Linen and rayon are both fabrics that have a variety of purposes, such as making clothes or household items. The two fabrics are very different from each other. Linen is a natural fabric produced from a plant that is fibrous. Rayon, on the other hand, is made artificially with chemicals and cellulose, making it a synthetic fiber instead of a natural fiber.
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Types of Linen
There are a few different types of linen available on the market, including venise, damask and butcher’s linens. Venise linen is a very fine version of linen that has various fibers. Damask linen is similar to venise in the variation of fibers, but is less fine. Butcher’s linen is a strong and heavy weave of linen that makes it stiff and uneven when compared to the other types of linen.
Types of Rayon
Rayon is synthetic and thus has few variations available. The most common variation of rayon is the regular rayon, which is also called viscose. The regular rayon requires dry cleaning only and will shrink in other forms of cleaning. High wet modulus, also known as HWM, is a version of rayon that can withstand more water and can be washed in a washing machine. High tenacity rayon is a version that has more strength and durability when compared to the regular rayon.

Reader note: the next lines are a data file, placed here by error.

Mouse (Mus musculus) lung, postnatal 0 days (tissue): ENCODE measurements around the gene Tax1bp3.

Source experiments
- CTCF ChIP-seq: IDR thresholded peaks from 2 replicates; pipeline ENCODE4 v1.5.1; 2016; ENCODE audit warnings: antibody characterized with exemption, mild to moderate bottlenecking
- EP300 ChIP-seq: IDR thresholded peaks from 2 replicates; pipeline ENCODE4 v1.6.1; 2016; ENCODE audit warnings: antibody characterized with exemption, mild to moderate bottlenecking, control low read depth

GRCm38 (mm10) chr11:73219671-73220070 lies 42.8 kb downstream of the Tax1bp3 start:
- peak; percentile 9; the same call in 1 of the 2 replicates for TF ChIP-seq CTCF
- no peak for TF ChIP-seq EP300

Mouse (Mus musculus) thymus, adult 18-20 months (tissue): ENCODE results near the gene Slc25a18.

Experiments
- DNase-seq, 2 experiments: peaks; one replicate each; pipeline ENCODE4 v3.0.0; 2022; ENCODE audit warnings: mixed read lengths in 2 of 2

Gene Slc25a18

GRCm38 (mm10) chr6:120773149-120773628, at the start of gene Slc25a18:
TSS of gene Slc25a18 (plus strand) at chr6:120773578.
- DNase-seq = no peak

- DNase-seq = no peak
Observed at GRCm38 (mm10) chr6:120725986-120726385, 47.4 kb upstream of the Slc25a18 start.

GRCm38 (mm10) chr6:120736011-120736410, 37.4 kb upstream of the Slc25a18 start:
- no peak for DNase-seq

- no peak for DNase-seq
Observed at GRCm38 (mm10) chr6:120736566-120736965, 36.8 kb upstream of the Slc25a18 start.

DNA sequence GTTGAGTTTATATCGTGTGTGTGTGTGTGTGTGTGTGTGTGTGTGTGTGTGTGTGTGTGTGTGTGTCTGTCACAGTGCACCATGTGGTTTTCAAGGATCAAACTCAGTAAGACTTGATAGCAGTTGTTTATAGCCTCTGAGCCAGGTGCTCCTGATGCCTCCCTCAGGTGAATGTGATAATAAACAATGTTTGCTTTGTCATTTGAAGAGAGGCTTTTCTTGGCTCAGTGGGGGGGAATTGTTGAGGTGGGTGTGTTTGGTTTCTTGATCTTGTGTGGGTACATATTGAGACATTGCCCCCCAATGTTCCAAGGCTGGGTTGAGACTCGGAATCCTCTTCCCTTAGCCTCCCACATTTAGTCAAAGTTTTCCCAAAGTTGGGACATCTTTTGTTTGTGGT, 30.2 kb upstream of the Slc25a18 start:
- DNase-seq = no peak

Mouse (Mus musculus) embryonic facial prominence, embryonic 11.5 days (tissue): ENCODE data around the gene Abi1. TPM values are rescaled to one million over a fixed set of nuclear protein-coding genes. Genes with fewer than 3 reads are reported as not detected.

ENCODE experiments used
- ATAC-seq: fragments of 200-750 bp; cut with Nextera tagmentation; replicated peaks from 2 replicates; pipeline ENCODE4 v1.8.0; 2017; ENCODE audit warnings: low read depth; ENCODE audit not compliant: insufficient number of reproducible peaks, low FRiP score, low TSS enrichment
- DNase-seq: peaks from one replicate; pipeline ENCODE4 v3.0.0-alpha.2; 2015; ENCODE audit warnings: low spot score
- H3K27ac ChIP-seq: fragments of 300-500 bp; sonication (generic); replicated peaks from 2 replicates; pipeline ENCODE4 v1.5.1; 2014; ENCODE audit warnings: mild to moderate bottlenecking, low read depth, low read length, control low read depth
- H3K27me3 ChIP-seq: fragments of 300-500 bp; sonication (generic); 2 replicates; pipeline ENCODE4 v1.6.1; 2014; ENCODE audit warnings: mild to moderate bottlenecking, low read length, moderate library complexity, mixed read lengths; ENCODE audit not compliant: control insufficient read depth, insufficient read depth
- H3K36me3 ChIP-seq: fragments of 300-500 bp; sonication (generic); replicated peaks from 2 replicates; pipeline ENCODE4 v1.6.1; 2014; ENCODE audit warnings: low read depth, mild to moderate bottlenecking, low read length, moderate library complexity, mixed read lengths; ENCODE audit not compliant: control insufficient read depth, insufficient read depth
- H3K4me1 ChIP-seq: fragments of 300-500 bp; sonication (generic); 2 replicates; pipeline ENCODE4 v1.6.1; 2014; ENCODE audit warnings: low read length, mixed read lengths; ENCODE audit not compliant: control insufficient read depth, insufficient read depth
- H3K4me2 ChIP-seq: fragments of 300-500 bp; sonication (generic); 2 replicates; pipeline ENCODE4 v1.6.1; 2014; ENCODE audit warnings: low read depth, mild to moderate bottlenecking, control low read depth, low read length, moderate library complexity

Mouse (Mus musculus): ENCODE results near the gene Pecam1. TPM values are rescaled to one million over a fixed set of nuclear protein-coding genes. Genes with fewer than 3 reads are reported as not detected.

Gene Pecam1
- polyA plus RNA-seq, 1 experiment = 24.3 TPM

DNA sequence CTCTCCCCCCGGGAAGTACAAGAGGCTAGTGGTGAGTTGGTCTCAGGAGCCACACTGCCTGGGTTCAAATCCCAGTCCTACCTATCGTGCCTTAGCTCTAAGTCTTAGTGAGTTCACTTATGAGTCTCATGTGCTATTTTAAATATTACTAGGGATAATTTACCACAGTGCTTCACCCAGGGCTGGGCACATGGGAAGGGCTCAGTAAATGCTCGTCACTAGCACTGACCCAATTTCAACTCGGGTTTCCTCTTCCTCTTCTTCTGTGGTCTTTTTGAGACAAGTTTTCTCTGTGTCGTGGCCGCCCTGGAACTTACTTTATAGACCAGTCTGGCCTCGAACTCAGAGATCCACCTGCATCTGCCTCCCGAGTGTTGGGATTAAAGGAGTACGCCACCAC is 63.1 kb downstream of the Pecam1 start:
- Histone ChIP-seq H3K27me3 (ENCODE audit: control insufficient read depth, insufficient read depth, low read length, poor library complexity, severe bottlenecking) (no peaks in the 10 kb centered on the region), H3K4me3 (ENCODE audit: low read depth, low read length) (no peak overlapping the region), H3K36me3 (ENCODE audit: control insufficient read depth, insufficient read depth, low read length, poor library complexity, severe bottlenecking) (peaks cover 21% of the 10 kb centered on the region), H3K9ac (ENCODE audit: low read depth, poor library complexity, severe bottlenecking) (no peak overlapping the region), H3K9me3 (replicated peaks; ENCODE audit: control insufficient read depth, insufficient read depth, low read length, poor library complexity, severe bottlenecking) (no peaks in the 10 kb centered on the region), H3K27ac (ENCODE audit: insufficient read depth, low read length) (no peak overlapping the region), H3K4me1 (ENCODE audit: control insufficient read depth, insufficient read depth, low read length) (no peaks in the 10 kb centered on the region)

Properties of Linen
Linen is a natural fiber that is comfortable and durable. It is twice as strong as cotton, but has similar comfort levels. It is absorbent, making linen a good option for sportswear. The material is naturally anti-static, so it will not result in shocks from static electricity. It is also naturally antibacterial, preventing odors in sweat from bacteria and making it a good choice for use in wrapping injuries and wounds. Linen is hypoallergenic, making it a good choice for sensitive skin. The material is also eco-friendly because it is a natural fiber found in plants.
Properties of Rayon
Rayon is made from cellulose fibers, which makes it comfortable. Rayon is more absorbent than either cotton or linen, which makes it an ideal summer fabric. The material does not build up static electricity, which prevents shocks from static. It wrinkles easily because of its low resilience, but it can withstand temperatures from an iron that are slightly less than cotton. The material is highly flammable and requires a flame-retardant substance added to the material.